Upcycled Design In Dakar

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Pirogues ©Carin Tegner

One man’s trash is another man’s treasure, so it is no surprise that these Senegalese locals are repurposing recycled materials in the name of art and design.

 

Steel and oil barrels

For 15 years he repaired fridges. One day he made a chair out of recycled steel. Today Ousmane M’Baye conquers the world with his furniture made of steel and recycled oil drums. We meet M’Baye in Soumbedioune, a part of central Dakar, Senegal. There, on the street outside his old refrigerator workshop, he makes all the cabinets, chairs, armchairs, lamps and shelves he has designed and then ships everything to Paris, Barcelona, Belgium, Italy, USA and Japan. Today he has 10 people working for him, two of whom spend all their time scouring Dakar’s junkyards for good steel parts and oil barrels that can be used for his designed furniture.

“It’s been an amazing journey. I grew up in this district and it has always been a creative environment where people create something out of nothing. But I had no idea that I would become a designer,” M’Baye laughs. He left school as a 15-year-old dyslexic and started working in his father’s small workshop to repair refrigerators, freezers and air-conditioners. “Some like to call what I am doing African Art. I call it design, providing a casual, functional, object a soul, a direction. In retrospect, I have thought that I was subconsciously influenced by all home visits to various customers. I saw many different types of designs that I think I carried with me into my own creations,” he says.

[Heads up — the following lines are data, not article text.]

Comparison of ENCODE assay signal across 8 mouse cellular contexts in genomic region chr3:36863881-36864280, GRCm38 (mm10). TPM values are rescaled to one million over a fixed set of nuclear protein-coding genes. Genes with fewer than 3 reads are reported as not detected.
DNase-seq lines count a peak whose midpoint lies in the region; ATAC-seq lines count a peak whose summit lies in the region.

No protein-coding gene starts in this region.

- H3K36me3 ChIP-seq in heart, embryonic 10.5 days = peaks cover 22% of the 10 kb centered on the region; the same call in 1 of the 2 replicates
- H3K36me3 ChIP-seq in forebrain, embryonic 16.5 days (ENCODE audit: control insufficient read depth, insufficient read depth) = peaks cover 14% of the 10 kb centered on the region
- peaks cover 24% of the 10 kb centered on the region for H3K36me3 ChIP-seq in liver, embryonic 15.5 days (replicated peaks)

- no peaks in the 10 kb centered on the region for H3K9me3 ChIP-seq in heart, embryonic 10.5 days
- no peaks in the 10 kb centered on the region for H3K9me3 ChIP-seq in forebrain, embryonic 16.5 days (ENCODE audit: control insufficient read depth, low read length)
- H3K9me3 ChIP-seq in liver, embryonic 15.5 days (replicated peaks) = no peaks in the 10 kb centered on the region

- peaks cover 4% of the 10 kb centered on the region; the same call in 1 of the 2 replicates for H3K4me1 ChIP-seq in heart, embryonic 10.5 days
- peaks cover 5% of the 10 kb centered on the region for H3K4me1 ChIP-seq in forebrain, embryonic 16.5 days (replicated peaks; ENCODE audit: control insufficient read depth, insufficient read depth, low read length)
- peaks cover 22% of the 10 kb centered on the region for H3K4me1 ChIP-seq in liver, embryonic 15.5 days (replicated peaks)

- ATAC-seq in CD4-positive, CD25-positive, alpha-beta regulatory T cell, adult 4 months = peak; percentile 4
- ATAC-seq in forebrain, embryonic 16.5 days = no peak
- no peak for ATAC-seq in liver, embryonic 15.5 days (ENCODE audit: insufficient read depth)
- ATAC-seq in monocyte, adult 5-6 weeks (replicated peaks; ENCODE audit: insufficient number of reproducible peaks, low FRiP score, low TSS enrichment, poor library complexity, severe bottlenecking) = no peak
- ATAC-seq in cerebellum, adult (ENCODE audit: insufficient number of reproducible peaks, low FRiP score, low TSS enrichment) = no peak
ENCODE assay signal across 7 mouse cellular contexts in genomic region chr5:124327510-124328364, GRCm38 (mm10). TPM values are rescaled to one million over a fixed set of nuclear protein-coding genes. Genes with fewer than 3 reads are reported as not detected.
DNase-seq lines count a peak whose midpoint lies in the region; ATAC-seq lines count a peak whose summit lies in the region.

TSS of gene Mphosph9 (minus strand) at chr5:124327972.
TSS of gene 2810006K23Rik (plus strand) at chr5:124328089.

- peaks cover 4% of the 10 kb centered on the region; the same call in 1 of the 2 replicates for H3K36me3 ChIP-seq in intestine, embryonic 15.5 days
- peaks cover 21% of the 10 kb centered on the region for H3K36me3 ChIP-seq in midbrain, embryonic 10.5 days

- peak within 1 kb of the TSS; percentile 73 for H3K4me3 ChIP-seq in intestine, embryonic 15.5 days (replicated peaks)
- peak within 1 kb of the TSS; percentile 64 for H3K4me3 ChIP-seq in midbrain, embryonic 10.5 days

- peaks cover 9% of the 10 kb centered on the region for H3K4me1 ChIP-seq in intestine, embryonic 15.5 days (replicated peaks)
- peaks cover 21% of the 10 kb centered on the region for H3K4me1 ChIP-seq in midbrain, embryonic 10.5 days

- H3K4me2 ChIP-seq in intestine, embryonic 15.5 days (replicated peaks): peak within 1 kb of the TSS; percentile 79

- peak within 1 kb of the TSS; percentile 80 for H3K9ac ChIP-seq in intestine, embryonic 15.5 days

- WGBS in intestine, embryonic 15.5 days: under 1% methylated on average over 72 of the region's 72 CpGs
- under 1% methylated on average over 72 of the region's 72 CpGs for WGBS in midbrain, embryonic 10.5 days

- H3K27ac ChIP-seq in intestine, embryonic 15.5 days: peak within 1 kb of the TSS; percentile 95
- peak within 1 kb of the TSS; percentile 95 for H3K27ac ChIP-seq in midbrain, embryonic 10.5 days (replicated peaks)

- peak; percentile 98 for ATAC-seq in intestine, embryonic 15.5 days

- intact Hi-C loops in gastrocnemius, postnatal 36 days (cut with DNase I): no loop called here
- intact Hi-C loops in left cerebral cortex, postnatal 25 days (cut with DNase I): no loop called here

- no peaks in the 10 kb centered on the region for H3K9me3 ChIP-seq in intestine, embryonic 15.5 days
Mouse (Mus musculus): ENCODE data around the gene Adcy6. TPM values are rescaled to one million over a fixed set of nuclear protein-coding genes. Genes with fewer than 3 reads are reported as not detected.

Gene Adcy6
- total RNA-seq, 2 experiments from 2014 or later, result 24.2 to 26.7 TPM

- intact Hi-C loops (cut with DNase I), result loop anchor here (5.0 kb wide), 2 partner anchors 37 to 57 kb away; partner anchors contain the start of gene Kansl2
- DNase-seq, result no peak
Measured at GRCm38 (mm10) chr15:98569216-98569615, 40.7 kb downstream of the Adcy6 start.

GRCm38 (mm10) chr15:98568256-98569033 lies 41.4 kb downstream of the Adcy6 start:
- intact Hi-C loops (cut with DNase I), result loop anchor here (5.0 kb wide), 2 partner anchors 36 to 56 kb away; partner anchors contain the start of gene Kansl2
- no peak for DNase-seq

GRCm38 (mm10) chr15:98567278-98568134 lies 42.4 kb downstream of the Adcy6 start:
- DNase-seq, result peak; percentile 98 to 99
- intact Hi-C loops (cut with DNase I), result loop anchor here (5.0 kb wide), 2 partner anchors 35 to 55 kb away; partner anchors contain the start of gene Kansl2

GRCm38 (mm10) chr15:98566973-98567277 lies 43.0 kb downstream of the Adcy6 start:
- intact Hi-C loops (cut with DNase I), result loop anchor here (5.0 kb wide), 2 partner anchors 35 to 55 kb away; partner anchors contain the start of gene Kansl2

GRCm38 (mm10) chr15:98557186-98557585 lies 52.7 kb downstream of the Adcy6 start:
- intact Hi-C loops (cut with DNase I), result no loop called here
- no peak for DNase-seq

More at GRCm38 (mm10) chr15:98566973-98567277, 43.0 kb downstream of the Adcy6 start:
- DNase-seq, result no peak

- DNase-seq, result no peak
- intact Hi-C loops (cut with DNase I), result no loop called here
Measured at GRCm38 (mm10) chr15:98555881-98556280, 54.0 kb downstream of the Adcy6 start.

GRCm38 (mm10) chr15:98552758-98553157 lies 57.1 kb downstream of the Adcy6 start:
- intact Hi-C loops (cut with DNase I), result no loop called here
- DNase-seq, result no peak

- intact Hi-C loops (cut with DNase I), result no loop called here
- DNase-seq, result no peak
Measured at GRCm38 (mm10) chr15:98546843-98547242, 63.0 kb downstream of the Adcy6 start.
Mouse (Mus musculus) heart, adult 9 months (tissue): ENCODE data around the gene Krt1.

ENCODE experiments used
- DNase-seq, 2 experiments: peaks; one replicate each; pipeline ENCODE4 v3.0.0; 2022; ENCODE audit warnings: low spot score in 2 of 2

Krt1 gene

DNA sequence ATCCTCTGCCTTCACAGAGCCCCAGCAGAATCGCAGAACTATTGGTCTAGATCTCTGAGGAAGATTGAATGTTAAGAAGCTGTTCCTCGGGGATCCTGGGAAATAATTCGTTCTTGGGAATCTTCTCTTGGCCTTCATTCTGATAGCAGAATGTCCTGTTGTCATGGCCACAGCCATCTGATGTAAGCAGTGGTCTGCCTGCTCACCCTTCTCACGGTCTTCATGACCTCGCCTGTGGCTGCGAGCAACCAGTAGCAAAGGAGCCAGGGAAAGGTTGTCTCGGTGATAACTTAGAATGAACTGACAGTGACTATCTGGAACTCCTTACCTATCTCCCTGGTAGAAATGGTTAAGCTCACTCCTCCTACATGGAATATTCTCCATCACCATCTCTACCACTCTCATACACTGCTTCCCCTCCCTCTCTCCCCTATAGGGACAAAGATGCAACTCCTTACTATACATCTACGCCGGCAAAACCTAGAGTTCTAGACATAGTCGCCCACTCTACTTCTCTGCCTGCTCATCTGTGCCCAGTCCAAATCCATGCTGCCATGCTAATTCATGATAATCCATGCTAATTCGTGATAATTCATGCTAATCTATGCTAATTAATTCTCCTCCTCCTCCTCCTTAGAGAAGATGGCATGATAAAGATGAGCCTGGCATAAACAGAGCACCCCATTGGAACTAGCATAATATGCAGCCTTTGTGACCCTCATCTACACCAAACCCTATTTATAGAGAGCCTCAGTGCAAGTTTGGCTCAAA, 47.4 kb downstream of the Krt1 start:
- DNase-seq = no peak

After 15 years as frigoriste (the French word for refrigerator mechanic), he went through a midlife crisis and began experimenting with various steel and iron parts he found to make different objects. “Then I had no money to buy materials. But it taught me that all materials are unique with unique properties,” M’Baye explains. A friend of his saw a chair he made out of steel and an old cap to an oil drum. The friend, who has a house on the famous slave island Isle de Gorée just off Dakar, saw the potential in M’Baye’s ideas and ordered several chairs, tables and cabinets.

Once a year, all houses on the island (protected as UNESCO World Heritage buildings) open to the public. M’Baye’s friend encouraged him to make more furniture that she could sell when the tourists came. “All sold out the first day and then I began to understand that I was on the right track,” he said. Since then everything has been working at a record pace. He has received agents and representatives in Paris and elsewhere and taken part in trade fairs and exhibitions worldwide. When we met him, he was on his way to a furniture fair in Frankfurt and he’d also been approached by major design firms in Hong Kong. His furniture also sells in the U.S. and Japan. He remains connected to his roots by sticking to his run-down refrigerator workshop, where all his designed furniture is produced before distribution to chic boutiques all over the world. M’Baye’s success has allowed him to buy a large house in Médina where he grew up, which also serves as a showroom for his furniture and is only a few hundred metres from the workshop.